Re: Memory issue

"Alf P. Steinbach" <>
Mon, 10 Aug 2009 21:09:18 +0200
* kathy:

I want to use std::vector::pushback function to keep data in RAM. What
will happened if no more memory available?

In practice, what happens on a modern system as free memory starts to become
exhausted and/or very fragmented, is that the system slows to a crawl, so,
you're unlikely to actually reach that limit for a set of small allocations.

However, a very large allocation might fail.

In that case, the C++ standard guarantees a std::bad_alloc exception as the
default response, provided the allocation at the bottom was via 'new'.

This default response can be overridden in three ways:

   * By replacing the class' operator new (this is just an unfortunate name
     for the allocation function; it's *called* by a 'new' expression, which
     after that call proceeds to call the specified constructor, i.e. you're
     not overriding what a 'new' expression does by defining operator new).

   * By replacing the global namespace operator new (ditto comment).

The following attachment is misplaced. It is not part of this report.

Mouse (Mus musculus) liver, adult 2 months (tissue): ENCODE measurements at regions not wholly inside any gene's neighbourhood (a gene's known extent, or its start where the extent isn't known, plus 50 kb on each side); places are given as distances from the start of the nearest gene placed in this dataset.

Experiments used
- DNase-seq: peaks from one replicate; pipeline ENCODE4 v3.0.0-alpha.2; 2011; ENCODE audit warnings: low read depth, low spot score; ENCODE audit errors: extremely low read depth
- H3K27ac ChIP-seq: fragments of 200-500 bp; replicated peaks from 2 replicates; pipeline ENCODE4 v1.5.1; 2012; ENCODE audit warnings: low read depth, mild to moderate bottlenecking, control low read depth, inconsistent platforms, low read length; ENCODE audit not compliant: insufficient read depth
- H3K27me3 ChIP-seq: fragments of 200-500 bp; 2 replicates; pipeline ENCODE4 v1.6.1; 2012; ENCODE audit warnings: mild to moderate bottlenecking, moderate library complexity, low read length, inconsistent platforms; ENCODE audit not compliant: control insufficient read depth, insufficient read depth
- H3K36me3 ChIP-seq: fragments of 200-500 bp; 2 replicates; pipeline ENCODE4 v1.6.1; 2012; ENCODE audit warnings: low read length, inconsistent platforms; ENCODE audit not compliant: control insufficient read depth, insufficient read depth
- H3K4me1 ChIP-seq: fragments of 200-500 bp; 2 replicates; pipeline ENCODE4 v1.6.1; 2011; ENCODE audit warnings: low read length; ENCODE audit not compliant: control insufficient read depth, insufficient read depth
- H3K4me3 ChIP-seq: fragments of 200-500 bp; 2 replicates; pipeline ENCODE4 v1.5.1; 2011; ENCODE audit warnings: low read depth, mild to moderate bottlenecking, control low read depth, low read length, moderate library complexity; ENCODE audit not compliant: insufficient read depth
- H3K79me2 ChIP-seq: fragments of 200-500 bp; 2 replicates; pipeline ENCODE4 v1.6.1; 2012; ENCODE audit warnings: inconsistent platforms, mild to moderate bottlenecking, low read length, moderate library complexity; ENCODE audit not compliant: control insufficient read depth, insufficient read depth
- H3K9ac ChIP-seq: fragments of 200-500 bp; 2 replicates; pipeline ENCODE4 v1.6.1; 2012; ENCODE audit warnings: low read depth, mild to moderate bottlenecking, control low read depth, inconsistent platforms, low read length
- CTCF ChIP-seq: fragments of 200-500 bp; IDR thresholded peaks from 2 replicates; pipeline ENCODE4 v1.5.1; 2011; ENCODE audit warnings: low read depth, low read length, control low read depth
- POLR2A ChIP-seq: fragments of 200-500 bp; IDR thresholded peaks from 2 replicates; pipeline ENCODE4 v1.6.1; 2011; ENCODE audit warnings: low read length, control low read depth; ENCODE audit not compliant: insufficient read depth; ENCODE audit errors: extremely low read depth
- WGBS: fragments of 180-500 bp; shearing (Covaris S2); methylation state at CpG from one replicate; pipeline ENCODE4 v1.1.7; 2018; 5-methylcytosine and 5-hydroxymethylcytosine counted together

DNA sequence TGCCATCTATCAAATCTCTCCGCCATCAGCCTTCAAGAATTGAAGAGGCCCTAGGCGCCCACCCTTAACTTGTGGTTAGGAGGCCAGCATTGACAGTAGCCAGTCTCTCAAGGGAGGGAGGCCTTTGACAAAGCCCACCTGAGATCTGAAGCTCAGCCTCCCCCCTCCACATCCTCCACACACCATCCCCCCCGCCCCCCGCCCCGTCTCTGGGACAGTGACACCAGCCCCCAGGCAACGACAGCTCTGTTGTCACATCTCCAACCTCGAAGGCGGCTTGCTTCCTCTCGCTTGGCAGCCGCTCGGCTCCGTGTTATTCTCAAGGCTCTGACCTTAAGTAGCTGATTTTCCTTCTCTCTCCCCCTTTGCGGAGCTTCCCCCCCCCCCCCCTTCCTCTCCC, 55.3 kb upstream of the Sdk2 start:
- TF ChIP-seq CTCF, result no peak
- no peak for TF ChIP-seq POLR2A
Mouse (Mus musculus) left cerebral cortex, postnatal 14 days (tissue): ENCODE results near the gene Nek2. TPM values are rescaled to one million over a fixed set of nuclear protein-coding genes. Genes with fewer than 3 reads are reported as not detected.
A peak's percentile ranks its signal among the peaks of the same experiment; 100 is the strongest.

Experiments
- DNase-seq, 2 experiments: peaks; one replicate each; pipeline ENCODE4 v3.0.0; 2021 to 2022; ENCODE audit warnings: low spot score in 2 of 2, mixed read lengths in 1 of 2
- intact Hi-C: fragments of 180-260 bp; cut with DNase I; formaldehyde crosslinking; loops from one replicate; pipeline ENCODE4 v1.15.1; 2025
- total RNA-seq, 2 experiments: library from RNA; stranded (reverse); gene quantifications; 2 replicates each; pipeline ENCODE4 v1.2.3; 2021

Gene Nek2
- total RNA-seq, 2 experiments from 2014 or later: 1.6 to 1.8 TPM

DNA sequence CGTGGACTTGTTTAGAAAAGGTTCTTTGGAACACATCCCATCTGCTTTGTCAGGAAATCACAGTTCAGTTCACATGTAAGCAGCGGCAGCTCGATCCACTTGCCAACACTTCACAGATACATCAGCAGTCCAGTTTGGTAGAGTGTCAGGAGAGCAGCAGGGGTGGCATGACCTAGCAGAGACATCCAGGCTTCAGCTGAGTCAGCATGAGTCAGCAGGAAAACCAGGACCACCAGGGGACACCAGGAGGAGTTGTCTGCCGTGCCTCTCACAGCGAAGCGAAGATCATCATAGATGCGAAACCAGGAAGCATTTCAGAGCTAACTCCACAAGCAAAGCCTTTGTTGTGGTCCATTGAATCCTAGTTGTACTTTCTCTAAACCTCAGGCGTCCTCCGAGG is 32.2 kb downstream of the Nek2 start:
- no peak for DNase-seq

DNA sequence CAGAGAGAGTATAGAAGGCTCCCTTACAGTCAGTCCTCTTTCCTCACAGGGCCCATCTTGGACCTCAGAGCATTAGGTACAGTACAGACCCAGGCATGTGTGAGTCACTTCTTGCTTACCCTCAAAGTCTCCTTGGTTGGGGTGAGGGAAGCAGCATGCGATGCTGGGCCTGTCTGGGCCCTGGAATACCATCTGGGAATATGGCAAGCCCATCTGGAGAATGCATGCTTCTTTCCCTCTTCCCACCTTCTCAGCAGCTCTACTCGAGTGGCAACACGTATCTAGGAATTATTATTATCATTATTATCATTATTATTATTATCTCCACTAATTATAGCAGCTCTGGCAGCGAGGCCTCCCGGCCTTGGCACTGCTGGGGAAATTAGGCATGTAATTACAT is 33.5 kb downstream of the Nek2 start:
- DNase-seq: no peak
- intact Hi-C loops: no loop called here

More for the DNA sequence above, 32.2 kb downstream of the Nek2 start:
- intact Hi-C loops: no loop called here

* By installing a new-handler (see set_new_handler, I think the name was).

In general it's difficult to handle memory exhaustion in a good way. What to do
depends on whether it was a small allocation (uh oh, skating on thin ice,
further execution will likely fail, best to terminate) or a very large
allocation (hm, perhaps inform the user of failure to do whatever it was that
caused the allocation), or something in between (what to do?). And so many, if
not most, programs simply assume that there will be no allocation failure, ever,
although that's of course just the ostrich policy adopted by default.

Cheers & hth.,

- Alf

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